Mobile E-mail War Heats Up
By Carlo Longino, Mon Apr 18 22:45:00 GMT 2005
Consolidation in the mobile e-mail market portends a coming fight for small- and medium-sized business customers.
Research In Motion's had a rough go of things lately. Its patent fight with NTP has ended under some strange circumstances, OS competitor Symbian said it had licensed technology from Microsoft so devices running it could access Exchange servers, then last week rival Seven said it was buying smaller competitor Smartner. All these moves add up to significantly more competitive playing field for the CrackBerry dealer.
It would appear that the proxy space -- where products like RIM's servers act as a go-between for corporate e-mail servers (generally Exchange) -- is becoming commoditized, and separate vendors are focusing on different types of users and different geographic areas. Seven's approach, for instance, is a white-label system operators can have embedded in phones that's aimed at small companies and so-called prosumers. RIM's got a lot of strength with larger companies, but perhaps not as much with individual users. But these different targets should provide business for both companies -- and of course be a boon for operators.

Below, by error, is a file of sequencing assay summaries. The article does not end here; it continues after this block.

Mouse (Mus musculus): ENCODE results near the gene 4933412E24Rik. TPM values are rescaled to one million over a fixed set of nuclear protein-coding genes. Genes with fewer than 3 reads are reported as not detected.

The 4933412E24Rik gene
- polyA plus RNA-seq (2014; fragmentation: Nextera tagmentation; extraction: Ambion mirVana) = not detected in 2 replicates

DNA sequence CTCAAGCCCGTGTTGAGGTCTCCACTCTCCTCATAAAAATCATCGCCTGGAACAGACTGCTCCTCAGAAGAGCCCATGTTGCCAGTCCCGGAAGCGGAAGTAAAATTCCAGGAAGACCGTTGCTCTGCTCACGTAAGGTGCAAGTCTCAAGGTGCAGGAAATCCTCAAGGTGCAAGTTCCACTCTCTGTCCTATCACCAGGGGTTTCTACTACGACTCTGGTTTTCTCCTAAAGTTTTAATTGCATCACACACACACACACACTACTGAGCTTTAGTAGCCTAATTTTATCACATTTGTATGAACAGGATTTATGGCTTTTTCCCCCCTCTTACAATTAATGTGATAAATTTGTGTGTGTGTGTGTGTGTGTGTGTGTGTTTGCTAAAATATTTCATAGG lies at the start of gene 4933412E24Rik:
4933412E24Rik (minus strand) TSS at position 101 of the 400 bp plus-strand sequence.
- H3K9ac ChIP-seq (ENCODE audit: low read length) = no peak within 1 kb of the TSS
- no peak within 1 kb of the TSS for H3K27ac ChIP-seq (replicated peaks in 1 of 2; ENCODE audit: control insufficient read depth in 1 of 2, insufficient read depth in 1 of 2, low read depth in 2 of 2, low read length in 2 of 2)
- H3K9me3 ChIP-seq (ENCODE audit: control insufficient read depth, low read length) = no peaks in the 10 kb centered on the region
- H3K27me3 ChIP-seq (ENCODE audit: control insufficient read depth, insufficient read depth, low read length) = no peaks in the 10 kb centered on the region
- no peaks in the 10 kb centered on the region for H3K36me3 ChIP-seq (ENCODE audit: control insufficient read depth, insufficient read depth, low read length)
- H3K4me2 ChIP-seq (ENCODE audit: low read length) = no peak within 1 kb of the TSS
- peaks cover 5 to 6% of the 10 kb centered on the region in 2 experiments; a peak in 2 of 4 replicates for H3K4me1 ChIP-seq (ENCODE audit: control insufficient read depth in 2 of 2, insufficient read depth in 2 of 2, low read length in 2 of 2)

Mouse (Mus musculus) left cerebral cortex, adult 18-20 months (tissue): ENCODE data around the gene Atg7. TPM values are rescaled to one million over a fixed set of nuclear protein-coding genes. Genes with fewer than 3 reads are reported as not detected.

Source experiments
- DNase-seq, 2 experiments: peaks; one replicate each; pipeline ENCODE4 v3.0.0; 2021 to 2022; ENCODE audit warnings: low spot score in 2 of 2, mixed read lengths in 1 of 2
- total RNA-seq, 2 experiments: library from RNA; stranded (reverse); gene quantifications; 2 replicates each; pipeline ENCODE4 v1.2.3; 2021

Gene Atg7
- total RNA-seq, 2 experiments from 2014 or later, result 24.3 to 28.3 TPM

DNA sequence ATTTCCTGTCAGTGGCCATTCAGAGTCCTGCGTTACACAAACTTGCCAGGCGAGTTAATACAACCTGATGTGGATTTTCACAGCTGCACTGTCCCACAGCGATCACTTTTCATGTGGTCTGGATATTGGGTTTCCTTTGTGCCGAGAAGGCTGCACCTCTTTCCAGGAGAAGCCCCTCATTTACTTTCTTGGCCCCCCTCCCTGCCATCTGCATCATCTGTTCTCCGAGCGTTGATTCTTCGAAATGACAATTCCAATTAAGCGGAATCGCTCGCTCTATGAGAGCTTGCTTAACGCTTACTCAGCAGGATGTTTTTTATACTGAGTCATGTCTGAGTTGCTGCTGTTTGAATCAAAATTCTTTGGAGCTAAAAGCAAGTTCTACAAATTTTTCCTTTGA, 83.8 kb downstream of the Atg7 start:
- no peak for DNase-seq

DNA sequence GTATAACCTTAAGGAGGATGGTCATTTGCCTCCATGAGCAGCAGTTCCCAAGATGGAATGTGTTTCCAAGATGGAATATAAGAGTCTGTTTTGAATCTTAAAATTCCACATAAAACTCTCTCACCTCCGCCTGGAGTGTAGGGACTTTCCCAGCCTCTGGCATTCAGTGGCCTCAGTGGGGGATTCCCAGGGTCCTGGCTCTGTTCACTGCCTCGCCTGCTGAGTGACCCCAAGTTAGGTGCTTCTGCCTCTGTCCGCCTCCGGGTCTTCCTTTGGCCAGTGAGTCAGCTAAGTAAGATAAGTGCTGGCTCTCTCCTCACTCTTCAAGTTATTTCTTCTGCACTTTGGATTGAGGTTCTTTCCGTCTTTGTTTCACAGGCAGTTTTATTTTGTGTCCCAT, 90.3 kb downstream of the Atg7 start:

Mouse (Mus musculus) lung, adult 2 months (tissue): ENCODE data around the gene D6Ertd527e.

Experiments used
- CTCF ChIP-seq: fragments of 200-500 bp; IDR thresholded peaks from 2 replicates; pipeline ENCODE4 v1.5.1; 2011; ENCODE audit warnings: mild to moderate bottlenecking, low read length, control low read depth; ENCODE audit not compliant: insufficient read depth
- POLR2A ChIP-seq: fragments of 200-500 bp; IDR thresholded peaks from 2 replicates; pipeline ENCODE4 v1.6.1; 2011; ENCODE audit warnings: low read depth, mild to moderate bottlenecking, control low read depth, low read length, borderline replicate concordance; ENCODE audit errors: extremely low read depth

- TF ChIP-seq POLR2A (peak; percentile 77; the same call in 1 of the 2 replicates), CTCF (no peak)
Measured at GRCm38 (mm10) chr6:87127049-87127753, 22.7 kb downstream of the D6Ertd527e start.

The juggernaut, of course, is Microsoft. While it pushes Windows Mobile, the real money for the company is in middleware and servers, as its ActiveSync server licensing deals indicates, dictating its slightly more friendly approach. But what's interesting is how device manufacturers are licensing as many of these different technologies as they can so as not to alienate any potential users; and how companies like RIM, once dependent on its own devices, are licensing the technology to them.
This results in a lot of control being in the carriers' court, and will make a winner out of companies that get their backing. Operators around the world have been beating down RIM's door, hoping to take advantage of the data-traffic and ARPU boost BlackBerrys deliver. Seven's happiness to take a back-seat role also wins them favor, and an operator with offerings with RIM technology for corporate users and Seven for smaller users could be a winning combination.